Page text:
ABSTRACT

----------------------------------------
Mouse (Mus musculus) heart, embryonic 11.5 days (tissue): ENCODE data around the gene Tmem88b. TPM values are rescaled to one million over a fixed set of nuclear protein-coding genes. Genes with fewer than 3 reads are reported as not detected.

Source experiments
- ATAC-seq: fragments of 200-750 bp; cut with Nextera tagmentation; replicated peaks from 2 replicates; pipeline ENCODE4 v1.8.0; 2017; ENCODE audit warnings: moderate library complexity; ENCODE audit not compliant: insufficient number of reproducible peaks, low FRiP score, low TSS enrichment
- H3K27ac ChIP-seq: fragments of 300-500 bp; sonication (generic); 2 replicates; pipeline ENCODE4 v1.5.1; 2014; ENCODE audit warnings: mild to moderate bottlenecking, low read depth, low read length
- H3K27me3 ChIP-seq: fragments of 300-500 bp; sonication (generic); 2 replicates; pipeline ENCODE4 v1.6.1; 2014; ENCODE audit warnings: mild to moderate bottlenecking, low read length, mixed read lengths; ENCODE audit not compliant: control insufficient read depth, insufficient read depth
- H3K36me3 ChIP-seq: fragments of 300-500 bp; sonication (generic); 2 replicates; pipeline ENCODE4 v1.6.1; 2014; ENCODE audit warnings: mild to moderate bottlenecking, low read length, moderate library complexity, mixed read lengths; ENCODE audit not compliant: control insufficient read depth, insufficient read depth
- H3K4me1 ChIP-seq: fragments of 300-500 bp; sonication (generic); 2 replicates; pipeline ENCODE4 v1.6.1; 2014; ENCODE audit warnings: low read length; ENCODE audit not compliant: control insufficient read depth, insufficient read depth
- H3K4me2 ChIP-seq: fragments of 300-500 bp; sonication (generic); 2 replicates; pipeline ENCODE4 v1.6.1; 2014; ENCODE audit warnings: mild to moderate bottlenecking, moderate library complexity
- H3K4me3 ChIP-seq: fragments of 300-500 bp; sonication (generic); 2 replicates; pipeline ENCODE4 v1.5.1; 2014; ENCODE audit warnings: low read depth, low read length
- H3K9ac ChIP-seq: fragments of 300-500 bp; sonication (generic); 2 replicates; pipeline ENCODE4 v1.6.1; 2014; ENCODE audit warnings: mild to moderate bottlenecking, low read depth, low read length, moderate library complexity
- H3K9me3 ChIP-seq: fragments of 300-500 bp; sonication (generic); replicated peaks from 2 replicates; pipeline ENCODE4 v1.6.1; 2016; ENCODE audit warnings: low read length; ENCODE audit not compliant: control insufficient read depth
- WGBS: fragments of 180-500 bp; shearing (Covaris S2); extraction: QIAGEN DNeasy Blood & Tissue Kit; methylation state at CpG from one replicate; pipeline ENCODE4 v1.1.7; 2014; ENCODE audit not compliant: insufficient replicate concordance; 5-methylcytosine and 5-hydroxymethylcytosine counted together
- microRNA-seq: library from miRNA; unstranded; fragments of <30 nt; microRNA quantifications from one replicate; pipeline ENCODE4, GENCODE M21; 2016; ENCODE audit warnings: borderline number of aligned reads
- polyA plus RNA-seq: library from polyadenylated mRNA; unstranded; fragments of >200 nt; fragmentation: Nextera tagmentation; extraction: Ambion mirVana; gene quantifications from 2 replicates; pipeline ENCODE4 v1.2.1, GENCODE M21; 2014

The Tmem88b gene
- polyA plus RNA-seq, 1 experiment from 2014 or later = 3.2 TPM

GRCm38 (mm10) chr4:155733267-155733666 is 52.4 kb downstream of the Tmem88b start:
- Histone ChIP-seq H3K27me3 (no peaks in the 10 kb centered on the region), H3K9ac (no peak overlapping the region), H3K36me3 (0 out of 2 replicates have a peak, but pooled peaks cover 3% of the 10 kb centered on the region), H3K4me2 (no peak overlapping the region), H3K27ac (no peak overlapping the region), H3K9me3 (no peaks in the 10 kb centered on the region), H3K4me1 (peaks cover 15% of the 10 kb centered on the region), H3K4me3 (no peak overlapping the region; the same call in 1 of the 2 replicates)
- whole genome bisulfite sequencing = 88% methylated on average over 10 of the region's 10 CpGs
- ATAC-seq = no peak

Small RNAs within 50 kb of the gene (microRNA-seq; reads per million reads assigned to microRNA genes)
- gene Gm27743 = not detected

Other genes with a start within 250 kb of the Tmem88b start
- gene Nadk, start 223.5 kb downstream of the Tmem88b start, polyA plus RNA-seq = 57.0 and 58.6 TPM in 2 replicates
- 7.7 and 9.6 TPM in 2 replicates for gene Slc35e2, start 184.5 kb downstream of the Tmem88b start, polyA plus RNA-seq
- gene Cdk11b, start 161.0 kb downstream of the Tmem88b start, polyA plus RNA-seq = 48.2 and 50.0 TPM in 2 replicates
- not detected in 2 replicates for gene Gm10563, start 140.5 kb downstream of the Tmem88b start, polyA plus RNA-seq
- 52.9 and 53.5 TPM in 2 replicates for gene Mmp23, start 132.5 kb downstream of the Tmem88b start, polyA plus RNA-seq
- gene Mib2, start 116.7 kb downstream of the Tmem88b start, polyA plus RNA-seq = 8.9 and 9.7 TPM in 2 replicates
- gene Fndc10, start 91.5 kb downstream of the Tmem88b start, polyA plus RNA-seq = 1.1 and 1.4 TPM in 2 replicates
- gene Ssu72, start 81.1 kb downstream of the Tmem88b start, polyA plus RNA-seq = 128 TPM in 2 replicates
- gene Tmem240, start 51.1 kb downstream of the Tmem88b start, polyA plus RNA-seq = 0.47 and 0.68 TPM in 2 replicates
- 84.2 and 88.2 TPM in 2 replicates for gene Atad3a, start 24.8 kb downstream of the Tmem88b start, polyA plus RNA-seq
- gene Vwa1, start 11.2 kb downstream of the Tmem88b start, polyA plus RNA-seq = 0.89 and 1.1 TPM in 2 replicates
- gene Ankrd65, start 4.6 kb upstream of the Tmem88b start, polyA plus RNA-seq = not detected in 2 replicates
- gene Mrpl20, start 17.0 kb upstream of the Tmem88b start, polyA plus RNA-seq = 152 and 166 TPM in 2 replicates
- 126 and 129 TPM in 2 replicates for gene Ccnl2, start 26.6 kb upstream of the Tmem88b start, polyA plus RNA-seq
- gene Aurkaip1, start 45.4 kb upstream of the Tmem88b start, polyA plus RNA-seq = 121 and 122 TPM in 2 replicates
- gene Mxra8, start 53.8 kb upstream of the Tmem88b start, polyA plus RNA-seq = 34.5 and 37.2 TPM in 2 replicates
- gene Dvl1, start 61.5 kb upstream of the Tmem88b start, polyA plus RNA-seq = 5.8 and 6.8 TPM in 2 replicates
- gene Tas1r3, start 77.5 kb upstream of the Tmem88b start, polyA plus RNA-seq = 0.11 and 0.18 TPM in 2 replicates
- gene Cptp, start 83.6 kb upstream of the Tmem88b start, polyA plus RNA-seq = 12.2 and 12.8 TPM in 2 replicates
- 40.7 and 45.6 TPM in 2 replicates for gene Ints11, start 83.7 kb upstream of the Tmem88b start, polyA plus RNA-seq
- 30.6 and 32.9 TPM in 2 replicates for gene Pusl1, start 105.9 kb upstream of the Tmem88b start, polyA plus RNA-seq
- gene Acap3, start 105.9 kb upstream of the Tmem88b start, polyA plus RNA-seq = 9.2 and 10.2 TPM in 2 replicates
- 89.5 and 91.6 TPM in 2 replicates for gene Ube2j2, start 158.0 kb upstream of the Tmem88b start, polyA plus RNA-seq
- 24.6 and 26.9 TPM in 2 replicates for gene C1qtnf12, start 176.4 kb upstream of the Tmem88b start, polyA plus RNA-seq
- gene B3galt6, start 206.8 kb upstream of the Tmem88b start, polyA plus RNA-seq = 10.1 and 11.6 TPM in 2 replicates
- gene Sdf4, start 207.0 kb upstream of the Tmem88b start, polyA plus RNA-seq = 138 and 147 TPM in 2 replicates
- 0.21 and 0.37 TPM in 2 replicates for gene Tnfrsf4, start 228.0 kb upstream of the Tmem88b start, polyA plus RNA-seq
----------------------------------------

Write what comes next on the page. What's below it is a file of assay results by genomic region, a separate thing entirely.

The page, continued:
Upon assuming the White House, the Reagan administration set out to challenge Soviet positions in the Third World. In doing so, it was behaving according to a long-established tradition in postwar U.S. foreign policy. Covert and not so covert actions in Korea, Iran, Guatemala, Vietnam, the Dominican Republic, Angola, Afghanistan, El Salvador, and Nicaragua all have elements of the same underlying rationale. The object of these policies was to teach the Soviet leadership a set of lessons about its external environment, lessons that would deter it, it was hoped, from future foreign policy behavior the U.S. leadership finds objectionable.